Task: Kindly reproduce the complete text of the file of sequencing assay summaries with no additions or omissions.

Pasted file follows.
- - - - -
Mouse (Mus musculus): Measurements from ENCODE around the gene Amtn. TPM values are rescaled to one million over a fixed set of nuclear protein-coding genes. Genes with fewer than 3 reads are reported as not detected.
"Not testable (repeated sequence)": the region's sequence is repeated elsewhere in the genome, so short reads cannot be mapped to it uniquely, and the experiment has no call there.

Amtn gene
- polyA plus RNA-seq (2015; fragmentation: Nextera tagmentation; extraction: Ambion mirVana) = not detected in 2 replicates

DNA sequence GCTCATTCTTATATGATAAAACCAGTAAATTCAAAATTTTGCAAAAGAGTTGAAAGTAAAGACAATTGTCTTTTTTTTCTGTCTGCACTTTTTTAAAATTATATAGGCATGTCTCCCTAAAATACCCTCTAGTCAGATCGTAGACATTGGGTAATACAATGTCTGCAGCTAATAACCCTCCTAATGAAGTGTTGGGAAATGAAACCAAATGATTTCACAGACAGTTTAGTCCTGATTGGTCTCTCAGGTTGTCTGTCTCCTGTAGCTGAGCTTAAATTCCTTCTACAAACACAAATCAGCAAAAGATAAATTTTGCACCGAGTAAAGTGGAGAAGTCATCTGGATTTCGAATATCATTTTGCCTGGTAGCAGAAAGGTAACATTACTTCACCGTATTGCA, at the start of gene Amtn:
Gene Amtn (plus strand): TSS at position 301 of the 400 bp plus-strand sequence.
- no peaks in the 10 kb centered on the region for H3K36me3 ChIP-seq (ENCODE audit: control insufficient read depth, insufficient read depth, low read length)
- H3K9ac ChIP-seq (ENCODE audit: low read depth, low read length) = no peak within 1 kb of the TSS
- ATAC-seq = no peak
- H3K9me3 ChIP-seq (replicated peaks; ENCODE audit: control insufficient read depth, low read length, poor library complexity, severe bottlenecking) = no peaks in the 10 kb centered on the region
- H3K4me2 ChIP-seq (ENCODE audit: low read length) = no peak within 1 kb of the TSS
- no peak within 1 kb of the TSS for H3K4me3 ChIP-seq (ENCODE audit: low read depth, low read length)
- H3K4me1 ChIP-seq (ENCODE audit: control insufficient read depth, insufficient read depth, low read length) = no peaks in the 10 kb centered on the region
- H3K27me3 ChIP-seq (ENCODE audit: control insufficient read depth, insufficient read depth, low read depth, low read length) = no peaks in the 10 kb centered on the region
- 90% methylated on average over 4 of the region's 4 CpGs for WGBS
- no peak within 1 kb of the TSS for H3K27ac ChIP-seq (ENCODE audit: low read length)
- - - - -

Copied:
Mouse (Mus musculus): Measurements from ENCODE around the gene Amtn. TPM values are rescaled to one million over a fixed set of nuclear protein-coding genes. Genes with fewer than 3 reads are reported as not detected.
"Not testable (repeated sequence)": the region's sequence is repeated elsewhere in the genome, so short reads cannot be mapped to it uniquely, and the experiment has no call there.

Amtn gene
- polyA plus RNA-seq (2015; fragmentation: Nextera tagmentation; extraction: Ambion mirVana) = not detected in 2 replicates

DNA sequence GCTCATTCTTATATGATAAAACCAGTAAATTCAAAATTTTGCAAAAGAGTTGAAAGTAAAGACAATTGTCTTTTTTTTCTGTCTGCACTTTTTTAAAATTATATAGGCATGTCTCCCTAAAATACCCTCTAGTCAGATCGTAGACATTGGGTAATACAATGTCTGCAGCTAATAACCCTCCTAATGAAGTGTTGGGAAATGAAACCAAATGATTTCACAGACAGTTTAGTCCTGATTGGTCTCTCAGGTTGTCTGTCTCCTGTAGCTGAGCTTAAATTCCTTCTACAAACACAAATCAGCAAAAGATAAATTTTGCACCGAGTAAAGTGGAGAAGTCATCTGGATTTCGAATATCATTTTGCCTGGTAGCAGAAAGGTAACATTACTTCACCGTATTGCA, at the start of gene Amtn:
Gene Amtn (plus strand): TSS at position 301 of the 400 bp plus-strand sequence.
- no peaks in the 10 kb centered on the region for H3K36me3 ChIP-seq (ENCODE audit: control insufficient read depth, insufficient read depth, low read length)
- H3K9ac ChIP-seq (ENCODE audit: low read depth, low read length) = no peak within 1 kb of the TSS
- ATAC-seq = no peak
- H3K9me3 ChIP-seq (replicated peaks; ENCODE audit: control insufficient read depth, low read length, poor library complexity, severe bottlenecking) = no peaks in the 10 kb centered on the region
- H3K4me2 ChIP-seq (ENCODE audit: low read length) = no peak within 1 kb of the TSS
- no peak within 1 kb of the TSS for H3K4me3 ChIP-seq (ENCODE audit: low read depth, low read length)
- H3K4me1 ChIP-seq (ENCODE audit: control insufficient read depth, insufficient read depth, low read length) = no peaks in the 10 kb centered on the region
- H3K27me3 ChIP-seq (ENCODE audit: control insufficient read depth, insufficient read depth, low read depth, low read length) = no peaks in the 10 kb centered on the region
- 90% methylated on average over 4 of the region's 4 CpGs for WGBS
- no peak within 1 kb of the TSS for H3K27ac ChIP-seq (ENCODE audit: low read length)